I am really sorry to have to tell you this but if your son has autism, you can spend £1000 on the latest stuff and the other children will still see that he is different. Spending tons of money is not the answer. Yes, it's sensible to make sure that he doesn't stand out in terms of appearance so if the haircut is weird, get rid of it. But, the most important things are reassuring him that it is OK to be different, bigging up his strengths, encouraging the friendships that he does make, teaching him how to deal with low level teasing and being very proactive in working with the school to tackle bullying.

Do you have a local support group for parents of children with autism? These can be a brilliant way of exchanging ideas for supporting our children through the school years and also a chance for the children to make friends outside school which can be a lifeline sometimes.

tabulahrasa Thu 13-Aug-15 23:58:51

"I am really sorry to have to tell you this but if your son has autism, you can spend £1000 on the latest stuff and the other children will still see that he is different. Spending tons of money is not the answer."

No, but I did the same thing when my DS went to secondary school... I think, it's a - this is something I can actually do type thing.

As in, I can't do anything about the AS and it makes me feel better that I'm actively doing something...

RealityCheque Fri 14-Aug-15 00:10:07

I'm with you on the haircut, but with your husband about wasting spending £200 on unnecessary shite.

amarmai Fri 14-Aug-15 01:06:39

do everything you can to help your son op. You are on the right track.

CloserToFiftyThanTwenty Fri 14-Aug-15 02:12:28

I agree with the other PP - I would do the hair cut but not go without to spend on all that stuff. A couple of key things (bag, lunch box, PE bag), but not the full kit. Or at least until you know what the other boys do actually wear for PE etc.

Slightly different situation, but when we moved countries I didn't want DS to be "the foreign kid", so got his hair cut and went shopping for some new clothes after a couple of days sussing out what the others wore to school (no uniform!). It helped me feel that I was doing everything I could to compensate for uprooting him and taking him half way around the world.

I think your DH is being short sighted and a bit selfish, I'm afraid

bearleftmonkeyright Fri 14-Aug-15 03:59:16

Ask him if he wants his haircut? Honestly I with your husband on this. I think you are moving the parenting goalposts without discussion with your husband. You have left him out and decided this is the way things are going to be done. I don't think any of the things you have done are going to make a blind bit of difference to how he settles in at school. I know plenty of primary school boys with feathery style haircuts who are extremely popular and well liked. I get that you are worried and concerned but fancy trainers etc are not going to change the fact that you will worry. If he has been home educated I am guessing you do not know that these things just don't matter, especially at primary school. You would be better getting him a bunch of Pokemon cards to trade. Sorry to sound harsh. I wish you and you're son all the best and hope he has a wonderful time at school.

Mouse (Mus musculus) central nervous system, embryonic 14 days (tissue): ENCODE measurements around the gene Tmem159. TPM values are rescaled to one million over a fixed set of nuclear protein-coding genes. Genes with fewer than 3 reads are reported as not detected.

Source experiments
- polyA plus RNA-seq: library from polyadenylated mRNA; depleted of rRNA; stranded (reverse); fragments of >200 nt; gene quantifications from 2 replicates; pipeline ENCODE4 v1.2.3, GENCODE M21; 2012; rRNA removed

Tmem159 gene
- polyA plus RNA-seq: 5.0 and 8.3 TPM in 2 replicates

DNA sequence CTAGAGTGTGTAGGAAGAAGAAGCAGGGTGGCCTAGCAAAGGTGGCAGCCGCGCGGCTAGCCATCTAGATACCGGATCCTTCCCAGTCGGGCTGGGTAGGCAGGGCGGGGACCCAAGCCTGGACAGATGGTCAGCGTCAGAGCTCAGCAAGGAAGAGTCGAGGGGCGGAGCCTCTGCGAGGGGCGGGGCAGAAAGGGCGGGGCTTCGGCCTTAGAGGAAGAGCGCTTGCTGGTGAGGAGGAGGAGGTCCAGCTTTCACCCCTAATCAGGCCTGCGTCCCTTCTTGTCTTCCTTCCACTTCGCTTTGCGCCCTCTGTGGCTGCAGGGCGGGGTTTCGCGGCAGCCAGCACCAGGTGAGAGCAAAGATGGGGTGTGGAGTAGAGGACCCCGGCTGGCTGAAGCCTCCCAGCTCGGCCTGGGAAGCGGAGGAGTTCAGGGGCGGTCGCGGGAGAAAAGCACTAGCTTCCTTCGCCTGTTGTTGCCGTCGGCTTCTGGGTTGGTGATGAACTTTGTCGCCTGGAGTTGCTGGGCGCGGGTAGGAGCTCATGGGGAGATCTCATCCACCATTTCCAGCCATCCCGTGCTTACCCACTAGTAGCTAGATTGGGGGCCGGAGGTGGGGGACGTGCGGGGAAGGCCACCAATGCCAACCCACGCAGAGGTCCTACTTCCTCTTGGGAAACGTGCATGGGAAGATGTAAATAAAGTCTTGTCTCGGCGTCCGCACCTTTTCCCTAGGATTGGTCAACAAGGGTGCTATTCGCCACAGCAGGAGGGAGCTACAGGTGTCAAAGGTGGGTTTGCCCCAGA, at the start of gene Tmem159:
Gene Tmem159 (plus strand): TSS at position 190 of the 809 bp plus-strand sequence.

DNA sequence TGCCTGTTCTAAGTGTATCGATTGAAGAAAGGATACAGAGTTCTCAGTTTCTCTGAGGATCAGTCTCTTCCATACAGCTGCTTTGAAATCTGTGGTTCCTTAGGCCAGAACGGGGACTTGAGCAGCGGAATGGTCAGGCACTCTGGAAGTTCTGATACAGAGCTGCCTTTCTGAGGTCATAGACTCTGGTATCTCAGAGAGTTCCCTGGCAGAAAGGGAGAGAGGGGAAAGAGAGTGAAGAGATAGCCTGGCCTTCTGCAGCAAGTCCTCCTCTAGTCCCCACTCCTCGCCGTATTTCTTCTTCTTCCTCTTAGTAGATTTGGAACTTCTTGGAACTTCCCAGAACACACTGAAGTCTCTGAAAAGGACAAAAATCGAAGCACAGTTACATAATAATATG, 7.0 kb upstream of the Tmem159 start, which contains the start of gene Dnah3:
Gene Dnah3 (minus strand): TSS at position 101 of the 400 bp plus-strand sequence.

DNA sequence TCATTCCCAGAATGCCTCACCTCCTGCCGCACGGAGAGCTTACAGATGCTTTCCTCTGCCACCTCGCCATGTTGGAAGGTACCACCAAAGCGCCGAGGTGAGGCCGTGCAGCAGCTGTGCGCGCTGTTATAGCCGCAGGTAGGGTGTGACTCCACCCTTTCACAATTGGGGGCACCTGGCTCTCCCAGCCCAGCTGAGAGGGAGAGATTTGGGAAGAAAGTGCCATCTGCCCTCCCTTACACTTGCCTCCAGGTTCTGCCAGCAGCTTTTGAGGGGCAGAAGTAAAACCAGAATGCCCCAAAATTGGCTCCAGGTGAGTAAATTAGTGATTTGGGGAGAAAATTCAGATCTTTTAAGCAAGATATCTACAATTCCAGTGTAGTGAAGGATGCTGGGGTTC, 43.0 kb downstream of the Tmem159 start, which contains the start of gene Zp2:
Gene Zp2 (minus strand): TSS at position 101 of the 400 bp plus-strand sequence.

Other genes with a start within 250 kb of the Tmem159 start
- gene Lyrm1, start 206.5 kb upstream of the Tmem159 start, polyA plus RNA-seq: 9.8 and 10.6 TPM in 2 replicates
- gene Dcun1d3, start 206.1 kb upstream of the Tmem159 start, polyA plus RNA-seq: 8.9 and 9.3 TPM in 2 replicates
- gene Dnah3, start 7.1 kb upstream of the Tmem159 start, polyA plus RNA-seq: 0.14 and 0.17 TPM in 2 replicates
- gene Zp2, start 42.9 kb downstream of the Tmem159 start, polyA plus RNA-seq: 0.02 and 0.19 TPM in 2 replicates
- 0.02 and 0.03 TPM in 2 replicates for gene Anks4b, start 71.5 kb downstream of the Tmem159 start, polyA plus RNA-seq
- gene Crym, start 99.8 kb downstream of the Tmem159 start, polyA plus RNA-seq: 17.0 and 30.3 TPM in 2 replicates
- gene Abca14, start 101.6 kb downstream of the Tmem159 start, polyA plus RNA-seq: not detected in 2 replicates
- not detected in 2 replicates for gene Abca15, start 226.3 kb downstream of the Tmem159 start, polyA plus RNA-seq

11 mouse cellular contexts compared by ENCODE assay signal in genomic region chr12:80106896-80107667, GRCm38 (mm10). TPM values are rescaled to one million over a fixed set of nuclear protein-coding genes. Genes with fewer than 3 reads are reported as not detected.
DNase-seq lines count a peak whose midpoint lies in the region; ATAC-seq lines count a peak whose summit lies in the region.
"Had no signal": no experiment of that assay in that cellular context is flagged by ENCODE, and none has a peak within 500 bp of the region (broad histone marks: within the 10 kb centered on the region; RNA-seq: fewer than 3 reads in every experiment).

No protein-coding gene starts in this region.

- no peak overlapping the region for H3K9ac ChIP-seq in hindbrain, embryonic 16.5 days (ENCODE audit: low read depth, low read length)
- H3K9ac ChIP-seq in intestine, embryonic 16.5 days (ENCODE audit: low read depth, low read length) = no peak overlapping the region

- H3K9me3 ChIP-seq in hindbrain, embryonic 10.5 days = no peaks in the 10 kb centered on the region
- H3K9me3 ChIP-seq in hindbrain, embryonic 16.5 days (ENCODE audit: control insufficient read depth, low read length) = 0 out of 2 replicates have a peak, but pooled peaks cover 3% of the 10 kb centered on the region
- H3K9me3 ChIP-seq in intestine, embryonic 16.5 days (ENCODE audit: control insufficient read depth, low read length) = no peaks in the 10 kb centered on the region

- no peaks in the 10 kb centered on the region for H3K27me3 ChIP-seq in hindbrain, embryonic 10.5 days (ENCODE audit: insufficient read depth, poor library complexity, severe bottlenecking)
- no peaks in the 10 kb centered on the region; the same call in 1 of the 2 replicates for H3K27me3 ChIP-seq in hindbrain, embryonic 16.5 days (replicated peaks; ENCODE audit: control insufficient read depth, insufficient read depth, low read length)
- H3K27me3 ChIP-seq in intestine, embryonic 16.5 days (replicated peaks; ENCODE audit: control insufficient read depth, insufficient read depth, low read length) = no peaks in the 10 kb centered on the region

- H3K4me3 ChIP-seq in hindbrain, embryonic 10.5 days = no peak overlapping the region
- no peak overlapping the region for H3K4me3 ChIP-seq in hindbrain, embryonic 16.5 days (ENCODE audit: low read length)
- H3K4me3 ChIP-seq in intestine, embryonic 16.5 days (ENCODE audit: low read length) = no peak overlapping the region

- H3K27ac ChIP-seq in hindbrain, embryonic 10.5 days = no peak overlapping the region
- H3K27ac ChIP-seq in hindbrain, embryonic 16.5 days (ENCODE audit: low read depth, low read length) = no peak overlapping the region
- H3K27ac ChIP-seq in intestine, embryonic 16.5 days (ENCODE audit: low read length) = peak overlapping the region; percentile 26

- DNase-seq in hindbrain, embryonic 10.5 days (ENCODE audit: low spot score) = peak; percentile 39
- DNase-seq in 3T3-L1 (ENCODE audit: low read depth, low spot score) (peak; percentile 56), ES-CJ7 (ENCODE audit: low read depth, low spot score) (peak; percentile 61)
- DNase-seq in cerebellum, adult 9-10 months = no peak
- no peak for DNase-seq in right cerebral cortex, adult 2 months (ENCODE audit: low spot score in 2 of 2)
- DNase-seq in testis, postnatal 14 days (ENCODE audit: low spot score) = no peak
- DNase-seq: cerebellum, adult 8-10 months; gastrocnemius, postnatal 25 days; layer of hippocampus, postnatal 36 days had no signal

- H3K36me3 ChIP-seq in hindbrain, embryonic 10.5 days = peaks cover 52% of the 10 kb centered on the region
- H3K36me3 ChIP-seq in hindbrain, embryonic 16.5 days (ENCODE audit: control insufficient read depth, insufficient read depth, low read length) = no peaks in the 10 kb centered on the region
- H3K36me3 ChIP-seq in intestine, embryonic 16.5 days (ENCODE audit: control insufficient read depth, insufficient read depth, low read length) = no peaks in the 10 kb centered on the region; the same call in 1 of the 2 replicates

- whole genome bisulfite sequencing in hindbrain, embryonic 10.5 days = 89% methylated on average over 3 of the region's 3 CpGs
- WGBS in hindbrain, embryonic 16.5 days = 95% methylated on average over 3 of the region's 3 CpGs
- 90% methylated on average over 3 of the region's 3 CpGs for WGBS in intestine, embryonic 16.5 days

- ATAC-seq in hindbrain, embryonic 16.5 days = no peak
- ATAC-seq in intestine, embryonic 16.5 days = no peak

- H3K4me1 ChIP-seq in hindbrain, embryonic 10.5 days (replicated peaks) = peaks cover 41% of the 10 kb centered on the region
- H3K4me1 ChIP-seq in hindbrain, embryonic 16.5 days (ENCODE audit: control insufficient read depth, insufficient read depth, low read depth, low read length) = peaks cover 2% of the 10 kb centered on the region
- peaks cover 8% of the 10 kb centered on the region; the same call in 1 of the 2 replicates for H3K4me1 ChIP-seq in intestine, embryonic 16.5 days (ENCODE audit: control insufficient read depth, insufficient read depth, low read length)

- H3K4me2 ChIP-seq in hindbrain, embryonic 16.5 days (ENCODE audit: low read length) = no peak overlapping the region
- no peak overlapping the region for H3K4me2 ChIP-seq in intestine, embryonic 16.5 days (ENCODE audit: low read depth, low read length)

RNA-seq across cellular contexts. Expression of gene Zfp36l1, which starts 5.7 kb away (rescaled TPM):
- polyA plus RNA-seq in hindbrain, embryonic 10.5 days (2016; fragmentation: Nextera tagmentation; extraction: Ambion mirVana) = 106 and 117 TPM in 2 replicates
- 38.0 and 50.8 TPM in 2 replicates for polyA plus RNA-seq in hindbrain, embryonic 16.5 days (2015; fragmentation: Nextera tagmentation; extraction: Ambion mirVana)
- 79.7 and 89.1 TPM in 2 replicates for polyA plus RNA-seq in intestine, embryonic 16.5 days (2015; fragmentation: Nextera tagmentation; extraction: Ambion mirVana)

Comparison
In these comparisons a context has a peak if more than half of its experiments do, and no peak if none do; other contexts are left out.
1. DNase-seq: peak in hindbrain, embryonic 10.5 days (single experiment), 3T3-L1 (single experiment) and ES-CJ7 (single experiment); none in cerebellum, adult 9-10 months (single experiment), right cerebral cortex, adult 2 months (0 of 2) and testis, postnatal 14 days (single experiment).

wheresthelight Fri 14-Aug-15 06:37:34

If your ds wants his hair cut then great but at 7 he needs to be involved in that decision.

As for money and latest trends sorry but I agree with the above irrespective of him being autistic, if he is different in any way the other kids will pick on him. Anything from the way he pronounces something to which street you live in. Some kids are just evil little shits and nothing you do will change that. You can lessen him as a target but it won't protect him if the kids have that mindset sorry.

Hope he feels better about school soon and his first week goes well as that will dramatically change his outlook

BoyScout Fri 14-Aug-15 06:58:30

I would do it. Though you may not need all of that expensive stuff at age 7, maybe cherry pick the important bits. Save your money for when he's a teenager and that shit really matters.

GloGirl Fri 14-Aug-15 06:58:40

I'd ask him about the hairdressers cut. If you had something that was 'your thing' and it was taken away just before school - you might feel lost without it and therefore even more vulnerable.

I'd probably buy him cool school shoes and bag. Coat/lunchbox /clothes. You probably won't know what's cool to buy anyway, just get him semi decent smart ones.

You'll need money to buy him replacements don't forget. If you get him expensive trainers he will lose them!

thehypocritesoaf Fri 14-Aug-15 07:00:45

I think you've got a good argument about the haircut but spending £200 on fancy extras (esp when money is tight) is nuts.
7 yr olds aren't impressed with designer stuff. Most are lovely. His favourite lunchbox is all he needs.

ObsidianBlackbirdMcNight Fri 14-Aug-15 07:13:11